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Omaha Magazine

Guiding Light

Feb 09, 2016 09:05AM ● By James Walmsley

For someone who has been on the move her entire life, traversing states, countries, and continents; for someone who admittedly feels most comfortable in motion; for someone whose aesthetic demands the diversification of space, installation artist Jamie Danielle Hardy has spent a suspiciously long time in one spot.

Though if you ask her, it's been her boldest move to date.

“I think in the past year I’ve found that maybe ‘moving on’ for me is staying and accepting where I am,” Hardy, 30, says with a Zen-like air after contemplating her last decade in Omaha.

Besides, Hardy says she's finally found a true home in the city's arts community: She's the co-founder of Benson First Fridays, she's the co-founder of the Benson Petshop art gallery/workspace, and she's recently been named a Best New Media Artist nominee for the Omaha Entertainment and Arts Awards.

It's the sort of workload and support, she says, that has validated her continuing artistic study of transparency and "the way light interacts with something in space.

“Especially with installation, any space you have your work within changes the piece, because lighting will always be different,” Hardy explains about her particular fascination with the art form. “So it’s defined by its space, but it’s also acting as itself in that space.”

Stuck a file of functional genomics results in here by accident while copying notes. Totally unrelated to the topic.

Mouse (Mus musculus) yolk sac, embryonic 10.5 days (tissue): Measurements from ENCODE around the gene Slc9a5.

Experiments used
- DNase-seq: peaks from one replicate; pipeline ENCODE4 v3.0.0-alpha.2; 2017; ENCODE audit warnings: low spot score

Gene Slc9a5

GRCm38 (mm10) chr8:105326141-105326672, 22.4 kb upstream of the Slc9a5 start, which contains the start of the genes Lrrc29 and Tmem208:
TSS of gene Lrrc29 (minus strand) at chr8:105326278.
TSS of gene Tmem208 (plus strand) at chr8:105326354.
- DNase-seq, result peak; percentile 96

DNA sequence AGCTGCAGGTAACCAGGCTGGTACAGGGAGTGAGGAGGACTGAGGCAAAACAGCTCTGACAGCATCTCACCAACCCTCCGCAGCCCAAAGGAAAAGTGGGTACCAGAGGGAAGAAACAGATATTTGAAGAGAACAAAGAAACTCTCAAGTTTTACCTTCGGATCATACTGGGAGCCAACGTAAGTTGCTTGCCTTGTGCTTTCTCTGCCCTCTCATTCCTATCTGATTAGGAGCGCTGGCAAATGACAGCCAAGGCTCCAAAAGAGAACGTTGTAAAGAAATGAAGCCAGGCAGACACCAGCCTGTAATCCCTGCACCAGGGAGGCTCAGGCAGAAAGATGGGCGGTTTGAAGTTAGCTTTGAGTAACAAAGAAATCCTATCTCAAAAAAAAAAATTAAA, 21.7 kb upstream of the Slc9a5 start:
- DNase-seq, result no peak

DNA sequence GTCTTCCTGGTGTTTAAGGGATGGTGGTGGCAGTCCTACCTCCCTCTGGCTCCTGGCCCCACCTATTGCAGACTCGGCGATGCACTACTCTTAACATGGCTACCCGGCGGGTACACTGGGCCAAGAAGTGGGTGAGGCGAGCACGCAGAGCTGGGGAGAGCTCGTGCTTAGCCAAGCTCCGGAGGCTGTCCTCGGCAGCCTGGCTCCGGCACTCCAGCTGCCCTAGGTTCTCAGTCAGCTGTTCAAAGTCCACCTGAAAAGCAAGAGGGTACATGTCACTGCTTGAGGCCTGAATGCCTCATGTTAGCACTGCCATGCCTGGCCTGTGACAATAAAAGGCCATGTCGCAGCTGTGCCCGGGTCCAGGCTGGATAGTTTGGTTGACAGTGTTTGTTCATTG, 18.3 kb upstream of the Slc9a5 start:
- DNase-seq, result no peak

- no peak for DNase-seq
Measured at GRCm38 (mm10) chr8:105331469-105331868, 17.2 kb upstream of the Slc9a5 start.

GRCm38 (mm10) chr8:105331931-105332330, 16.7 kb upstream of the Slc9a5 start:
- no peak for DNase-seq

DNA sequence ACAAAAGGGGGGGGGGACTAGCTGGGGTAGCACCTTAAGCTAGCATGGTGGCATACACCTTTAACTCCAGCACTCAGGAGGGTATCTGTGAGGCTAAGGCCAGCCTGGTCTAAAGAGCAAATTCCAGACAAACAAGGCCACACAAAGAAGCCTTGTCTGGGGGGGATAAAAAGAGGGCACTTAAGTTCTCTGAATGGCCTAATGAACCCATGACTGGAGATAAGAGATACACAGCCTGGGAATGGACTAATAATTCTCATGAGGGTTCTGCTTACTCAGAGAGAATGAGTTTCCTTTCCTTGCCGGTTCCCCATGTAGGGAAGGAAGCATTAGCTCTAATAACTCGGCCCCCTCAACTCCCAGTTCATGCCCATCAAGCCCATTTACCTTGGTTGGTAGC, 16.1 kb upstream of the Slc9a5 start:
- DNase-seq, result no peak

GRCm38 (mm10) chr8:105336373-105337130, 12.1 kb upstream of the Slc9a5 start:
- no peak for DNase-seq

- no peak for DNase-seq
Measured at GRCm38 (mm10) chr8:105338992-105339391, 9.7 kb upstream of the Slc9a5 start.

Of course, there's a metaphor somewhere in her jargon, and it's not lost on Hardy. The artist says she's hardly the same person who first encountered the corn-colored skies of Nebraska some 10 years before; who arrived in Omaha a recluse from a lifetime on the road, which demanded she leave a good friend behind every year or two.

"I just stopped really communicating," she says, reflecting back on one of her darker shades. "The only way I did was through art."

And then there was the car accident she had hoped to forget—the collision with a dump truck that claimed the life of Hardy's high school boyfriend in 2002 and wiped fragments of her memory from that tragic day. That was still very much on her mind, too, she says.

"That loss and the loss of friends and places due to moving is the reason that my work tends to focus on memory," Hardy confesses, citing 2010's "Dumptruck Breakdown"—a series of slightly disheveled light boxes illuminating the menacing grill of a dump truck's facade—as the first installation to emanate a self-healing theme.

"Dealing with the image of the dump truck over and over again helped me to face that past trauma head-on," she adds.

These days, Hardy's palette goes beyond her own memories. Her brush strokes are often found footage that she projects onto dead flower petals and shards of broken mirrors. All of which transcends the three-dimensional canvas of space with the addition of time or memory. Her works seem to be forever installed and installing.

And Hardy says she's forever learning with each installation she creates.

“It’s definitely always a sounding board. It’s always therapeutic," she says. "But I always in the end just want to make a beautiful piece that transitions into the world in a way that people can approach it and react to it in their own way.”

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